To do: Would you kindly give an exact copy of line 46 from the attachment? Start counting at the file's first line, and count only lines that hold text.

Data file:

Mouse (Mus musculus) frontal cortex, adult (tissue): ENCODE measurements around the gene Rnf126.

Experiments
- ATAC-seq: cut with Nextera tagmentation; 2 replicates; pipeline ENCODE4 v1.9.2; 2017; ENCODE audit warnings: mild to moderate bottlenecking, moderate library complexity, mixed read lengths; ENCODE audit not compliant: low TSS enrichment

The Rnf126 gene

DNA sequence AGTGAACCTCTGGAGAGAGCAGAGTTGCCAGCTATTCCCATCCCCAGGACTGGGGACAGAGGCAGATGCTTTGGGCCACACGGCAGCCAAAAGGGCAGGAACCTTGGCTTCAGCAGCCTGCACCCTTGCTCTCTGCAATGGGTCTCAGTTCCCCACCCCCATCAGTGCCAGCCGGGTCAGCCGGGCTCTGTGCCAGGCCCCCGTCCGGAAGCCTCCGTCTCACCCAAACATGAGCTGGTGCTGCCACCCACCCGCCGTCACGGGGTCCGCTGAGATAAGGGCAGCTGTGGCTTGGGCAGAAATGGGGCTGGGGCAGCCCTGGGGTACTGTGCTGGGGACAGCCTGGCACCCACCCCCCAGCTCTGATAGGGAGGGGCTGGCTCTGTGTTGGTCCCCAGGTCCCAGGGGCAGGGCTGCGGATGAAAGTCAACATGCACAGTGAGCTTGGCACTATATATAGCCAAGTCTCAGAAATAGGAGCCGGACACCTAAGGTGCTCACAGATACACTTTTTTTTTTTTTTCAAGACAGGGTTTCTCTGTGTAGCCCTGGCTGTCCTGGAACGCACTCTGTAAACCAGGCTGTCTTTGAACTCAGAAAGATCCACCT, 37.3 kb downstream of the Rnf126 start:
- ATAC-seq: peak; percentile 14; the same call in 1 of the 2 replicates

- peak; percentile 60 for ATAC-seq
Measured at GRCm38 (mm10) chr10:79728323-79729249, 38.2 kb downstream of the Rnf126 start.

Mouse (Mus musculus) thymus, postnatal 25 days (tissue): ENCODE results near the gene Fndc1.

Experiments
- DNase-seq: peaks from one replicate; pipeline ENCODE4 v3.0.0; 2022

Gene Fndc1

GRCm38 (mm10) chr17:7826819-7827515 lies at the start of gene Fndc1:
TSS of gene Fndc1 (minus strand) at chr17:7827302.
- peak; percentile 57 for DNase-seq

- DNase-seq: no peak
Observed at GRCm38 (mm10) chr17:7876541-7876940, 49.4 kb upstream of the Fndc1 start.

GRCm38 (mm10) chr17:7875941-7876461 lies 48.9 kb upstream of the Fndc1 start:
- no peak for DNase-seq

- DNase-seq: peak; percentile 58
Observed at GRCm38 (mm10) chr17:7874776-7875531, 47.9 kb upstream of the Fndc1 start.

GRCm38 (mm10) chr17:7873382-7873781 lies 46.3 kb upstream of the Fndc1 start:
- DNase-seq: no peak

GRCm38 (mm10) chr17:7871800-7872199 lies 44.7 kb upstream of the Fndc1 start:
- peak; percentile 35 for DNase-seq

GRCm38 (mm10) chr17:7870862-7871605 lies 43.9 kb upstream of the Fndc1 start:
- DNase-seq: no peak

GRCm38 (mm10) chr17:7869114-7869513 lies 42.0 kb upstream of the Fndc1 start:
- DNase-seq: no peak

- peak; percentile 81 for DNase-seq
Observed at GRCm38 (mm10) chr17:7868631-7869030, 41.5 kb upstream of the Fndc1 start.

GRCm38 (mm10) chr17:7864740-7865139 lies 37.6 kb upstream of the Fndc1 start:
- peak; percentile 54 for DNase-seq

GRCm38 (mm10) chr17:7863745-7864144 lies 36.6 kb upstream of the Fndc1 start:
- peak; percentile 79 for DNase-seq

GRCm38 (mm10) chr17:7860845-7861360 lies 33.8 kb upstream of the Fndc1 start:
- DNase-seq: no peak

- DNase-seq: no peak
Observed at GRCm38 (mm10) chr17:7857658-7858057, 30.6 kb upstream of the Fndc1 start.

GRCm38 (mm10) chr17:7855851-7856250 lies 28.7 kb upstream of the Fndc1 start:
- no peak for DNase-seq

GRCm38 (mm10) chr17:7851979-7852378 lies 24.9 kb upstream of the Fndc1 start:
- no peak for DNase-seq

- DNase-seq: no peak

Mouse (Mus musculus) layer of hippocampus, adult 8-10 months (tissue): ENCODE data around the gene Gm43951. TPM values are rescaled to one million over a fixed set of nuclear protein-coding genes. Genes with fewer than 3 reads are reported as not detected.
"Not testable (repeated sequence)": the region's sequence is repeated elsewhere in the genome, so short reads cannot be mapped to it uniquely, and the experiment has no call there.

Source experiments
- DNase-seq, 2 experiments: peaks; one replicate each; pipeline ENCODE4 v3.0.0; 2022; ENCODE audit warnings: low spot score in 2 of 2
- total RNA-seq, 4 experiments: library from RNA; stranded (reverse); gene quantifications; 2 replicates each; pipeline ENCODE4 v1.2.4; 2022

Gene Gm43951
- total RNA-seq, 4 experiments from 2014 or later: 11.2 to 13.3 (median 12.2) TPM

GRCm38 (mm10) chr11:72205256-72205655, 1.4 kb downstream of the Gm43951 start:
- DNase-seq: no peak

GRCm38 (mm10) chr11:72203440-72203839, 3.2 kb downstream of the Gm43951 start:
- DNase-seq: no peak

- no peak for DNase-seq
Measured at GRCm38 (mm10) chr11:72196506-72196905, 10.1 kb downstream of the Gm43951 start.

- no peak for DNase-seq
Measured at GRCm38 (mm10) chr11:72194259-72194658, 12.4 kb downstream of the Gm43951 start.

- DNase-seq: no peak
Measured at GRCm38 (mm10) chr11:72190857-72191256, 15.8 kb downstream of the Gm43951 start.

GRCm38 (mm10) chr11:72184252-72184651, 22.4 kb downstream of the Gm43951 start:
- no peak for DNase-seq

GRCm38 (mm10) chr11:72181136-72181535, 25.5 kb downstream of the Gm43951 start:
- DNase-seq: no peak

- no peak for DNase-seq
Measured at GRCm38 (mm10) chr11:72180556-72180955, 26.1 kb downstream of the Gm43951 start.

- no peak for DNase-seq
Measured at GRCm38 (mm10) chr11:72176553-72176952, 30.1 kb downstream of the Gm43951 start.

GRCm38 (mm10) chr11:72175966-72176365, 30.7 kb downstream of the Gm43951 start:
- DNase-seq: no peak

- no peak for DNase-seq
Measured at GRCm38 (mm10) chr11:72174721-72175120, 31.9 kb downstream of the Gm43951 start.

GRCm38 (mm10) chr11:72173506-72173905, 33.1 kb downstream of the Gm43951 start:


"Not testable (repeated sequence)": the region's sequence is repeated elsewhere in the genome, so short reads cannot be mapped to it uniquely, and the experiment has no call there.